After a tack back during the night, which lasted just over five hours, Francis Joyon and his men are now on the direct route to Ushant. They have 2000 miles left to sail before getting home. In some very heavy weather.
IDEC SPORT gybed twice in the past few hours. Firstly at around midnight and secondly at 0540hrs. During the night, they therefore sailed 120 miles towards the NW before turning back to point their bows towards Ushant. The finishing line is only 2000 miles ahead of the big, red trimaran.
Francis Joyon will tell us later today why they carried out these gybes in the middle of the Atlantic, when we contact him by phone. It is highly likely that he is simply following the edge of the area of high pressure. On the right hand side of the boat, close to them, there are patches of light airs associated with the Azores high, which stops them from cutting the corner towards the east. On the other hand to their left, there is some very heavy weather awaiting the six men on IDEC SPORT.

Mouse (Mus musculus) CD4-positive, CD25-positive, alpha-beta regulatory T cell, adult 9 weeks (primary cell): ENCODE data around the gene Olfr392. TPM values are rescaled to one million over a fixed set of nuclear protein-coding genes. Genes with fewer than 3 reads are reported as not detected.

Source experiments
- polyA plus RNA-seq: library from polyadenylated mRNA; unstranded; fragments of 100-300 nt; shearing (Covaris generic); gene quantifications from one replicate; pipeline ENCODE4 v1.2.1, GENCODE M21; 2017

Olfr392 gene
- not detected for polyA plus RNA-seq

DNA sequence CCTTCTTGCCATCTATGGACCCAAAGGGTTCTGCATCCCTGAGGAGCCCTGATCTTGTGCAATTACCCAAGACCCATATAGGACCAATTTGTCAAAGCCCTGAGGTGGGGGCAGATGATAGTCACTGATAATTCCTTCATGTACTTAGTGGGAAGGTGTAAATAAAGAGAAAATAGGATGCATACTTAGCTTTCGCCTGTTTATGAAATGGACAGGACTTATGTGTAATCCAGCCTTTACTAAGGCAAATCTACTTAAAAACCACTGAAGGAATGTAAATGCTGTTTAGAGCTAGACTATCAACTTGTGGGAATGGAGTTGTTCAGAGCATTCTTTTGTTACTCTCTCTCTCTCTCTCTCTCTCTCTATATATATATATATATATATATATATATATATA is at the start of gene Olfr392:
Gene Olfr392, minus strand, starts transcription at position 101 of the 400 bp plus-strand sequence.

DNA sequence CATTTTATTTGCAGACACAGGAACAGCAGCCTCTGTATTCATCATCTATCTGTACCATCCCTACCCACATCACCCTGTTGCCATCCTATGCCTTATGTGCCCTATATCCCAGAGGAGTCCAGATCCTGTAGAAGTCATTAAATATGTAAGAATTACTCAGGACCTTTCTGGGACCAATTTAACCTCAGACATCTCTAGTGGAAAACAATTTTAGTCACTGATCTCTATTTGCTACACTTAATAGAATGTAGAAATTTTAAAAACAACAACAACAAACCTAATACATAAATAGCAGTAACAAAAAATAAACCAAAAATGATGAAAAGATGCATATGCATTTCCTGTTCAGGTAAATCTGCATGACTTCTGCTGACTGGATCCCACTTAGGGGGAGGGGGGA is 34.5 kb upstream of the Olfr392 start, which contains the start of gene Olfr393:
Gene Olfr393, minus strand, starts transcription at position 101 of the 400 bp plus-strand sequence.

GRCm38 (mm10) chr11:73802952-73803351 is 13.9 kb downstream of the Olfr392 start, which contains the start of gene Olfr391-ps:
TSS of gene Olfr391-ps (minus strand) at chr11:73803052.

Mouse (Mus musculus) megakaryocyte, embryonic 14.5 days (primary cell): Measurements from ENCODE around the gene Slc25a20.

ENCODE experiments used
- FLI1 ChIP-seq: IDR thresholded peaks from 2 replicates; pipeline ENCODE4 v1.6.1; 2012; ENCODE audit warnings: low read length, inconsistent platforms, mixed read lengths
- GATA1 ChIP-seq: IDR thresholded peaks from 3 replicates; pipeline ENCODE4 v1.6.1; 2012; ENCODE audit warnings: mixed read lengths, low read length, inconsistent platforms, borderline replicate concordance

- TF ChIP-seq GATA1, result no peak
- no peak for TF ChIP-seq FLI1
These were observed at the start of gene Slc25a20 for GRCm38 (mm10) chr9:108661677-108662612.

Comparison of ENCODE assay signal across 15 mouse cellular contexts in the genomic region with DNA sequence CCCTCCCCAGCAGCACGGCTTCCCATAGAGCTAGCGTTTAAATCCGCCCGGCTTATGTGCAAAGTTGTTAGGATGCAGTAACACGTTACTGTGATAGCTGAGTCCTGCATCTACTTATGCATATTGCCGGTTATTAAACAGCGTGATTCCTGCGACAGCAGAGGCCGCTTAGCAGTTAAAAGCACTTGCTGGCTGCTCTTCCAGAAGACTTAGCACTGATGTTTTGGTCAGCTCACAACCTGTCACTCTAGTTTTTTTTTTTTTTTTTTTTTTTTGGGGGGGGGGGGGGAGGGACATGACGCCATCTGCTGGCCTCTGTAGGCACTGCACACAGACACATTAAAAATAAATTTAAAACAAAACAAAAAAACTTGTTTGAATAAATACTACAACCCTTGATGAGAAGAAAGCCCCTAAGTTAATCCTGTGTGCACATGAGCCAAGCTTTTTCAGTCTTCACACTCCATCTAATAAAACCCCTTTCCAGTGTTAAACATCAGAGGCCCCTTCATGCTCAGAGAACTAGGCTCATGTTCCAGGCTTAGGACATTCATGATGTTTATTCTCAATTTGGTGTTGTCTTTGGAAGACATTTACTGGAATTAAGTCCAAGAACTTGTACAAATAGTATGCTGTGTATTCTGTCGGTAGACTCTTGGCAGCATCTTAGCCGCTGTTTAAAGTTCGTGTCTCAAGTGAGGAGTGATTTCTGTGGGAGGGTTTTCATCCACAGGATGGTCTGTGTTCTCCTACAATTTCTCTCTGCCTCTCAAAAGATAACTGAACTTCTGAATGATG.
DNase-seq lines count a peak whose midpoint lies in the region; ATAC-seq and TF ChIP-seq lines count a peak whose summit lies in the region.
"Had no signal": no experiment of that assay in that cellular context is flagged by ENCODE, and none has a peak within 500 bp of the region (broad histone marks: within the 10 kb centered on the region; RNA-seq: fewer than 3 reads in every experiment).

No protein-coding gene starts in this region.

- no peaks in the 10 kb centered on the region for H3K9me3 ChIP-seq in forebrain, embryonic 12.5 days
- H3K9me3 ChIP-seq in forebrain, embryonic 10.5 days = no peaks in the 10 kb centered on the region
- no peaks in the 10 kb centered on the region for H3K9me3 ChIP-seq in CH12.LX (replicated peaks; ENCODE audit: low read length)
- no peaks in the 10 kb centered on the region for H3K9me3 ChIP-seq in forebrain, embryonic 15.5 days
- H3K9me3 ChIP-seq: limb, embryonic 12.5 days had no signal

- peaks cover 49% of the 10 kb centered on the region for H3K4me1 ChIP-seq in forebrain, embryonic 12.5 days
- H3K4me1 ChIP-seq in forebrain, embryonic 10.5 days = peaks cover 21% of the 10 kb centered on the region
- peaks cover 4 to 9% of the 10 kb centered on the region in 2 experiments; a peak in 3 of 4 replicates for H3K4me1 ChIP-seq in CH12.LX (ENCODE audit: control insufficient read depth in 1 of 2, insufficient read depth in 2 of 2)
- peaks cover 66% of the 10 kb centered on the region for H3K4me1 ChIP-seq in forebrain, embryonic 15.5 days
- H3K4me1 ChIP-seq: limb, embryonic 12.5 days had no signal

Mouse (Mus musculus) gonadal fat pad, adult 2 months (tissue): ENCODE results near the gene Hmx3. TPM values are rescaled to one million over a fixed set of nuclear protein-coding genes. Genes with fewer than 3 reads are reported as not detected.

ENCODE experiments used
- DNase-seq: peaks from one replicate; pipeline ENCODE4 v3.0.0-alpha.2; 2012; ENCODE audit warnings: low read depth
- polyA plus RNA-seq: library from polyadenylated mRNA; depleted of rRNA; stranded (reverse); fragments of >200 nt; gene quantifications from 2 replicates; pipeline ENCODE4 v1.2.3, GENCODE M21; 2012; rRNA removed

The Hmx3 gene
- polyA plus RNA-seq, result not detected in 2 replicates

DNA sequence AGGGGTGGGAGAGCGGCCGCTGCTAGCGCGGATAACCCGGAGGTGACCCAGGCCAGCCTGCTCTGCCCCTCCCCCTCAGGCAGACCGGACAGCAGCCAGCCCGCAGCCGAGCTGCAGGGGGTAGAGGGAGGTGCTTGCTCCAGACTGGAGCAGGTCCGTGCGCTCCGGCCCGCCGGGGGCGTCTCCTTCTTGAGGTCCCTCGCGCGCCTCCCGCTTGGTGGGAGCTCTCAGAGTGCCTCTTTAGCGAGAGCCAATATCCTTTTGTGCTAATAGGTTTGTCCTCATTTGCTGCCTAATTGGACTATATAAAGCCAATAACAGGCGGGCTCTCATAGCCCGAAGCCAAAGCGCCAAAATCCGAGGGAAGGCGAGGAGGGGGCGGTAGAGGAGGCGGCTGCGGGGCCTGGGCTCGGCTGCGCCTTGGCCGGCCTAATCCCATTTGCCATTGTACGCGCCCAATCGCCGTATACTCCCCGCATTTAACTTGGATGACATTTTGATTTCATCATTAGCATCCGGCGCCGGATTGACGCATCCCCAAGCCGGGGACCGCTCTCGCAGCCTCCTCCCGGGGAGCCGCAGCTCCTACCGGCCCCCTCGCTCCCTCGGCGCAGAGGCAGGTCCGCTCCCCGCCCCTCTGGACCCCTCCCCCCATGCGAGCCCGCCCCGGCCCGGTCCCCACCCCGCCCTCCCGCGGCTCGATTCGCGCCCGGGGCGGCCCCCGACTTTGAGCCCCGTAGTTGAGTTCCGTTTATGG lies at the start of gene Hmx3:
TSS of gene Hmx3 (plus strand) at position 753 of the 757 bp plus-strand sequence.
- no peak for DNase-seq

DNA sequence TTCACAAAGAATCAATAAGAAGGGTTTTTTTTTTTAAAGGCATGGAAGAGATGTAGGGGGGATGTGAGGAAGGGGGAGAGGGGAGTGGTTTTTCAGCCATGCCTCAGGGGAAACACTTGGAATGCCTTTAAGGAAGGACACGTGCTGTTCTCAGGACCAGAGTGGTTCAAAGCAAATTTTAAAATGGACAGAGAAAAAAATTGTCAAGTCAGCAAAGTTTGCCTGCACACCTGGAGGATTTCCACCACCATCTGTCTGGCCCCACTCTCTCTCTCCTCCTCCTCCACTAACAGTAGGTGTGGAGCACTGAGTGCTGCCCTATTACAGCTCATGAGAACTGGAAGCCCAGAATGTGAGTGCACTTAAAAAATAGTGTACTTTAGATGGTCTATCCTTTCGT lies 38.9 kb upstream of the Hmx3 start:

During the final 2000 miles before the finish off Ushant, which they should reach on Friday, the charts are forecasting winds of 40-45 knots. This means gusts up to 60 knots, which explains why Francis told us the “final stretch was likely to be violent.” This type of deep low leads to very heavy seas, so the crew on IDEC SPORT will have to be even more vigilant during these last few days after all the excitement of their round the world voyage. The wind is already blowing 1000 miles WSW of the Azores, as we can see from their acceleration above 30 knots this morning. But they are not yet in the storm. The worst weather is around 200 miles to their north and that is where IDEC SPORT is heading. This evening, they are going to have to find the compromise between speed and safety. In any case, as Francis Joyon explained, “If we want to get back to Brittany, we don’t have any other choice but to face these tough conditions.”